The construction industry is in the midst of a paradigm shift which promises to revolutionise the way we design, engineer and build. This is according to Jamie Smylie, architect and founder of Xlam.
According to Smylie, the concept of ‘Design for Manufacturing and Assembly’ (DfMA) is at the heart of this paradigm shift. This methodology embraces the use of technology and an advanced manufacturing process to allow for more precisely fabricated structures.
“With the tools that BIM software, CAD, CAM and industrial fabrication have given us, we can now manufacture large components of buildings in an ‘off-site’ factory environment, and then assemble them on site,” says Smylie.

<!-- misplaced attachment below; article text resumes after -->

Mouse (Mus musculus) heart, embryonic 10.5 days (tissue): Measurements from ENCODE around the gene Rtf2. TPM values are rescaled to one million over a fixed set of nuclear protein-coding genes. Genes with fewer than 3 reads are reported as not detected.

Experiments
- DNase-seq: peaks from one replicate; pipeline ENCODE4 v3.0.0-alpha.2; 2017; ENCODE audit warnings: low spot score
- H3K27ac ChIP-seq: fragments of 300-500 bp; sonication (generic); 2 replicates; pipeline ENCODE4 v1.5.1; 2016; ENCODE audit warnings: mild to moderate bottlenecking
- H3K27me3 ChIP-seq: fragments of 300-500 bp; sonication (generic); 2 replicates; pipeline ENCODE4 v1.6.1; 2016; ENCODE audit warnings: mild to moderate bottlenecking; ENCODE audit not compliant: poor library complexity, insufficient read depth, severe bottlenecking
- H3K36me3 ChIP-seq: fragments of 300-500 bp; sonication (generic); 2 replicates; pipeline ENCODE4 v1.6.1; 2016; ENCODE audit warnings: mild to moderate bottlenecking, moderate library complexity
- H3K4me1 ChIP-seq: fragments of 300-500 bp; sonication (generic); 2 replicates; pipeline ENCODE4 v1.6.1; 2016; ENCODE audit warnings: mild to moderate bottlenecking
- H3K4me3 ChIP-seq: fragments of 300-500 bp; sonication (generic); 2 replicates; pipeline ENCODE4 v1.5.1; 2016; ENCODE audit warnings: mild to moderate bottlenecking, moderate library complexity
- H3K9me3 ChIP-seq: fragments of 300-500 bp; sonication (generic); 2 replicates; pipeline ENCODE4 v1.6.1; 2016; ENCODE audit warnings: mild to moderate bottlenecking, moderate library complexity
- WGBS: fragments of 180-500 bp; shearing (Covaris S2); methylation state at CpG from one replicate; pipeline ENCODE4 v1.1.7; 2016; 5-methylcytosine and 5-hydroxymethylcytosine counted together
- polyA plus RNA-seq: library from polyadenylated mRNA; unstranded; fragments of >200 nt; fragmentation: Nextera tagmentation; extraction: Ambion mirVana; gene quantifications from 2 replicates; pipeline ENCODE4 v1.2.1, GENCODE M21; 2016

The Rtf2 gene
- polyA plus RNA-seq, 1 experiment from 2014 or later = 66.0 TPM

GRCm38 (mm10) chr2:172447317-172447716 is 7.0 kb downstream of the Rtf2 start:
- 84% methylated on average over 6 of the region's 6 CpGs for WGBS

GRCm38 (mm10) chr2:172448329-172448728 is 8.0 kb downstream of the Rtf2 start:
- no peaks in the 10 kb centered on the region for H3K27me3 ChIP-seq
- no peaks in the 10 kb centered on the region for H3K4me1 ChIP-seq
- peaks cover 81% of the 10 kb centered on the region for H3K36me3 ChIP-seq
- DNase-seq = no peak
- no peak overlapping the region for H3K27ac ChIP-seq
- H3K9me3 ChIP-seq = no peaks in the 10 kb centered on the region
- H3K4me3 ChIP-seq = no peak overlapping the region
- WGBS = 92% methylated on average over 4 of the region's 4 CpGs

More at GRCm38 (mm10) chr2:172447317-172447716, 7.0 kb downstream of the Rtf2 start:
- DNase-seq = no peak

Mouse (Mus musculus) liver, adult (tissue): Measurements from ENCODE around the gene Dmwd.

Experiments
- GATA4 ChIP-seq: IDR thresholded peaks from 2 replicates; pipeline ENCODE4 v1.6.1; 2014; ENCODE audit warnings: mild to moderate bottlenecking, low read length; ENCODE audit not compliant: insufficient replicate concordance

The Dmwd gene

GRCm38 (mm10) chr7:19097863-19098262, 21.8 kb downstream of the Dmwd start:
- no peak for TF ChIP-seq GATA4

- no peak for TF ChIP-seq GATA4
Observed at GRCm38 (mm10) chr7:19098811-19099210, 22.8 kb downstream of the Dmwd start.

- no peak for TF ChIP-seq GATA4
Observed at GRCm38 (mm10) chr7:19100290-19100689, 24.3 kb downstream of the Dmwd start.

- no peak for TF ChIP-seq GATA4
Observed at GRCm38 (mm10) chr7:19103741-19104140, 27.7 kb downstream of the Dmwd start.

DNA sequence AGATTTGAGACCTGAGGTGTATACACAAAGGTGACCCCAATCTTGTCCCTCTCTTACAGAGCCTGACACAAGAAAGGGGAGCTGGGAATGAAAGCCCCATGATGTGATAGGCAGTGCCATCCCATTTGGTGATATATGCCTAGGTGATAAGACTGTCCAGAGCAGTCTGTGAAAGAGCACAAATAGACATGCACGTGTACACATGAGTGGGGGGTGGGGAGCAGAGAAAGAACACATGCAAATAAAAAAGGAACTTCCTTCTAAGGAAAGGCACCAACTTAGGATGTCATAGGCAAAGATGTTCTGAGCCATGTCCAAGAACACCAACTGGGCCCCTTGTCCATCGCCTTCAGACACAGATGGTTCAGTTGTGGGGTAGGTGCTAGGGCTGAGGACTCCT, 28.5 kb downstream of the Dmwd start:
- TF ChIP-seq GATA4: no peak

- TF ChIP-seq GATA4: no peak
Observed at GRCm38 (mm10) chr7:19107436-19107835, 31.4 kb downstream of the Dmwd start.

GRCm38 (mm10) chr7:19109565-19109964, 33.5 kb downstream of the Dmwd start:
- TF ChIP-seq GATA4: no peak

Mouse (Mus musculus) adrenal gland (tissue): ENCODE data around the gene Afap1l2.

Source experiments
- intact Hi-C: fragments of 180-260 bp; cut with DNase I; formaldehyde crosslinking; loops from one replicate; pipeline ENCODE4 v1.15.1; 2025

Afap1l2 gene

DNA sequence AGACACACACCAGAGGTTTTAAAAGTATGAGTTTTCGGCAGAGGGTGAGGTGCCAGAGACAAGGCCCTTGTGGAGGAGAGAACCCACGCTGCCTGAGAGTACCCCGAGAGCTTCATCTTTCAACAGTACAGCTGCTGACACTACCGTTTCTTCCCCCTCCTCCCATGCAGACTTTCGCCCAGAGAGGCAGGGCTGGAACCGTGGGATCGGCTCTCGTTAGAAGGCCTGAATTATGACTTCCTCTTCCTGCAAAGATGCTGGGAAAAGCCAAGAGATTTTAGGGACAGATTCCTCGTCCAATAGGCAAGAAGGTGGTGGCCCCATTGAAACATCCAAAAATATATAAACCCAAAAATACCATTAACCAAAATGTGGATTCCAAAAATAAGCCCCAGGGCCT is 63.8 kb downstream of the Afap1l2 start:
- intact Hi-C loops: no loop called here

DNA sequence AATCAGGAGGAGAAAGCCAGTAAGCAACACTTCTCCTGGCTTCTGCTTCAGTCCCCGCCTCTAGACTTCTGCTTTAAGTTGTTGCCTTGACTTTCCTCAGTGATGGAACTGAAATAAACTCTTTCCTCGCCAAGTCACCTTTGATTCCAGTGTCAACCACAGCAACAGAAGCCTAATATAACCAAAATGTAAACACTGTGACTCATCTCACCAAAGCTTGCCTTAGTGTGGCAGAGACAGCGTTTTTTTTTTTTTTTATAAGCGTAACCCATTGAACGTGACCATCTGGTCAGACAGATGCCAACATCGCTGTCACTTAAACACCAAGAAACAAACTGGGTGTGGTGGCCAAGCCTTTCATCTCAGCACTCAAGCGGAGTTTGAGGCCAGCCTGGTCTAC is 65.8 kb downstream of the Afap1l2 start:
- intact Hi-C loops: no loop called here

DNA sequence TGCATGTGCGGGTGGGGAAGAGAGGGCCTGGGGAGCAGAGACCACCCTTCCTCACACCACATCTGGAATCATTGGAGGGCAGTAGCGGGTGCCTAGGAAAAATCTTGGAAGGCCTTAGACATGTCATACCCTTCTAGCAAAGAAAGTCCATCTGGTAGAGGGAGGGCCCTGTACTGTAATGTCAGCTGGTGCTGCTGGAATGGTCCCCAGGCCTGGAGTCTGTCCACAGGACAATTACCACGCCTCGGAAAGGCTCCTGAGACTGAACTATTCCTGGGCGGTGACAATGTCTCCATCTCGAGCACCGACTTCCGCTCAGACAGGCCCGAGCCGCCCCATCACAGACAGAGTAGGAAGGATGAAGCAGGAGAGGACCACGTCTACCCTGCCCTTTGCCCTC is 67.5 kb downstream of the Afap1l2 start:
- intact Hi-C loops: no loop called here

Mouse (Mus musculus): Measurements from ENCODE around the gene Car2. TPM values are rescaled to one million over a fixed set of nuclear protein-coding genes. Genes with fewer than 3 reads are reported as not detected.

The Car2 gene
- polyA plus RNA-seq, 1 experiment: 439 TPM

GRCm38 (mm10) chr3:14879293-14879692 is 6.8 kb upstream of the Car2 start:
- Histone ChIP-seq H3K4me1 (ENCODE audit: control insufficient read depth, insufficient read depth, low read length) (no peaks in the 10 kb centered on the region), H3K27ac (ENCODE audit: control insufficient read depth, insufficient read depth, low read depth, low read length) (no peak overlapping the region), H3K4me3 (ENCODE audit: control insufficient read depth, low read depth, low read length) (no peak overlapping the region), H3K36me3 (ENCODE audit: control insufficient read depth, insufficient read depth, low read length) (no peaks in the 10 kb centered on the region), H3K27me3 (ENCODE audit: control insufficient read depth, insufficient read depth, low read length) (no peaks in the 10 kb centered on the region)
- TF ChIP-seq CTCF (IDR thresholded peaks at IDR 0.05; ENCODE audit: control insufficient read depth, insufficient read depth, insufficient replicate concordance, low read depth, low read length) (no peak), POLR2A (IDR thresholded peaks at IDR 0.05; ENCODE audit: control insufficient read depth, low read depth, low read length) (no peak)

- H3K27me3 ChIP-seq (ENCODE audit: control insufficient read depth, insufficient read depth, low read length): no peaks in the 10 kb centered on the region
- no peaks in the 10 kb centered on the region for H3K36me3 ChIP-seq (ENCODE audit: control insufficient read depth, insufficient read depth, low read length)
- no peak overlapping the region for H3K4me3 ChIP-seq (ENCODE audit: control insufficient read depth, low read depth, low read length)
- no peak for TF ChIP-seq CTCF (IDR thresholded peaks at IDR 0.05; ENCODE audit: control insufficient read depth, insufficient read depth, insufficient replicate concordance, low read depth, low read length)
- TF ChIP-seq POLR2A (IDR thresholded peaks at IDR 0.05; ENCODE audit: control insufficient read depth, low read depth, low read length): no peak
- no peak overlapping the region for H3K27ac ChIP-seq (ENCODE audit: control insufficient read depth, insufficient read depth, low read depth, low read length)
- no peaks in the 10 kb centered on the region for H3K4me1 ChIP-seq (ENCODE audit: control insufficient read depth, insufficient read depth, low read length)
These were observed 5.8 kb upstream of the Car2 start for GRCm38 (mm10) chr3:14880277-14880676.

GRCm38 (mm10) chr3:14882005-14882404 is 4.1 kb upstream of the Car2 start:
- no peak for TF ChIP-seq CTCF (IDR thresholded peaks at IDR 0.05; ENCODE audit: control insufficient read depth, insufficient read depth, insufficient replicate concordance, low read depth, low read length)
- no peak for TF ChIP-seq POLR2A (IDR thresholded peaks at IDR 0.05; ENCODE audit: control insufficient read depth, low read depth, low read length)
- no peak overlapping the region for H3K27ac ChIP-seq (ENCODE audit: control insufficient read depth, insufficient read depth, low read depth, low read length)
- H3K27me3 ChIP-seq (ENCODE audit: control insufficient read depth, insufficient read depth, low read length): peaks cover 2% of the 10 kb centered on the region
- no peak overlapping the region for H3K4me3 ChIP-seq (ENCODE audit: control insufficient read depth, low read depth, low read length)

Smylie adds that this modern approach to construction has an incredible partner in the timber industry, and particularly in mass timber (CLT, XLAM, Glulam, NLT) as an alternative to traditional concrete, masonry and steel.
Mass timber is a sustainable material which is easily customised and machined to very high tolerances, making it perfect for DfMA.
“This integrated process allows for structures to be built cheaper, faster and more sustainably and has lead some to refer to this as the construction industry’s Uber moment,” says Smylie.